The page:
Central Data Catalog

Citation Information

Type Journal Article - Vaccine
Title Improving cold chain systems: Challenges and solutions
Author(s)
Volume 35
Issue 17
Publication (Day/Month/Year) 2017
Page numbers 2217-2223
URL http://www.sciencedirect.com/science/article/pii/S0264410X16307307
Abstract
While a number of new vaccines have been rolled out across the developing world (with more vaccines in the pipeline), cold chain systems are struggling to efficiently support national immunization programs in ensuring the availability of safe and potent vaccines. This article reflects on the Clinton Health Access Initiative, Inc. (CHAI) experience working since 2010 with national immunization programs and partners to improve vaccines cold chains in 10 countries—Ethiopia, Nigeria, Kenya, Malawi, Tanzania, Uganda, Cameroon, Mozambique, Lesotho and India – to identify the root causes and solutions for three common issues limiting cold chain performance. Key recommendations include:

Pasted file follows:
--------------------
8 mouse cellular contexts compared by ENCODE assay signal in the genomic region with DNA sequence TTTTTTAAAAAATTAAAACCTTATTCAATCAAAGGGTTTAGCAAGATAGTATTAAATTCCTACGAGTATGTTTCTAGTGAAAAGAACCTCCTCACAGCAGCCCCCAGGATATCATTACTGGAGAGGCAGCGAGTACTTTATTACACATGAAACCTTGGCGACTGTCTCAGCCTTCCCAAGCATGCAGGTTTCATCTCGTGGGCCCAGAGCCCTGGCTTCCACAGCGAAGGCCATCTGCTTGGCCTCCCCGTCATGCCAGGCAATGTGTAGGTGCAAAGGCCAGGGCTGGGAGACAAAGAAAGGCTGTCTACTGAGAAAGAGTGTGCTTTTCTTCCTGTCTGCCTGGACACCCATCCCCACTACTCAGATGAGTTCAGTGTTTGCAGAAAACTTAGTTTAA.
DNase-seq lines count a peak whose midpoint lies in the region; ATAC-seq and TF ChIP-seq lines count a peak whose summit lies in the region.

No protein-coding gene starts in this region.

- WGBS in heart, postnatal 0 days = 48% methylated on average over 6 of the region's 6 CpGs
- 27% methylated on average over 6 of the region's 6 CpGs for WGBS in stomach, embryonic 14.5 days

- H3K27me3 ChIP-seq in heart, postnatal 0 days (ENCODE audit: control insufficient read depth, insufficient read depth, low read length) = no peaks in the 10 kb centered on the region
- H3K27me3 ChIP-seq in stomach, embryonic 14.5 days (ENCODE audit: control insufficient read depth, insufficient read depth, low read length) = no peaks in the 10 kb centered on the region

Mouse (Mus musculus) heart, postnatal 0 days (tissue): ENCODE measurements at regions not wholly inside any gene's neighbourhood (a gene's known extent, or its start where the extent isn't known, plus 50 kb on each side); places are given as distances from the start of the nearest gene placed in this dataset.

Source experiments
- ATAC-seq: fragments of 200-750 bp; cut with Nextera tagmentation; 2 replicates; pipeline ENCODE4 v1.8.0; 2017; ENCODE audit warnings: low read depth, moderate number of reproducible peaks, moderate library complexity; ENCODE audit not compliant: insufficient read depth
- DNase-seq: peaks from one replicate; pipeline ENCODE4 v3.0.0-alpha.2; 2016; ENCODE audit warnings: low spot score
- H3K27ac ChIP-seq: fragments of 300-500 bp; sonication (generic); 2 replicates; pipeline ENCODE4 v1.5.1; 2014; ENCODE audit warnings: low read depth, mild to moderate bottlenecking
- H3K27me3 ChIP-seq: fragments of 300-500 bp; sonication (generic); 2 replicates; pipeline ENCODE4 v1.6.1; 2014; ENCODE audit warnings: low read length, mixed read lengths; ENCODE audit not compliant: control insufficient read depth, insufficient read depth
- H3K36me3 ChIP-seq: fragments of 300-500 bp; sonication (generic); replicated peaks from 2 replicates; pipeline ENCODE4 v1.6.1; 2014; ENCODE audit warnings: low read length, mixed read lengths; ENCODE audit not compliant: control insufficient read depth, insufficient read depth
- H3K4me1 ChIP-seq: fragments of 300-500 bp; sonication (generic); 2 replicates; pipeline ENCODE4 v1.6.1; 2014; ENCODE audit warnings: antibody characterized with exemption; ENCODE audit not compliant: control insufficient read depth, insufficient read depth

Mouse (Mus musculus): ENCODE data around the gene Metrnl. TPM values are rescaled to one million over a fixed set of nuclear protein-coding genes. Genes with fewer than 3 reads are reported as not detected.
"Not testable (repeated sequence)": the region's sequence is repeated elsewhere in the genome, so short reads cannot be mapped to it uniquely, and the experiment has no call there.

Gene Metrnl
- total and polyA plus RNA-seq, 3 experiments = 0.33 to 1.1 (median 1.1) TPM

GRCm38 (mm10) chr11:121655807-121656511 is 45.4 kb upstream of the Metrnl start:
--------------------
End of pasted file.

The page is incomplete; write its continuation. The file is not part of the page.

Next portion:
(1)
To address cold chain capacity:

developing an accurate picture of cold chain capacity gaps based on current and future needs;

resource mobilization, and;

effective monitoring during implementation.
(2)
To encourage upgrade of cold chain with latest technology suitable in country:

in-country piloting of new equipment;

utilization of tools to better understand equipment trade-offs, and;

guide equipment selection and regular engagement with suppliers.
(3)
To control temperature excursions and equipment breakdowns

introduction of temperature monitoring and control (TMC) devices and practices;

improve competence and availability of existing and future technicians, and;

ensure availability of spare parts.

Collectively, the solutions detailed in this article chart a path to substantially improving the performance of the cold chain. Combined with an enabling global and in-country environment, it is possible to eliminate cold chain issues as a substantial barrier to effective and full immunization coverage over the next few years.

Related studies

»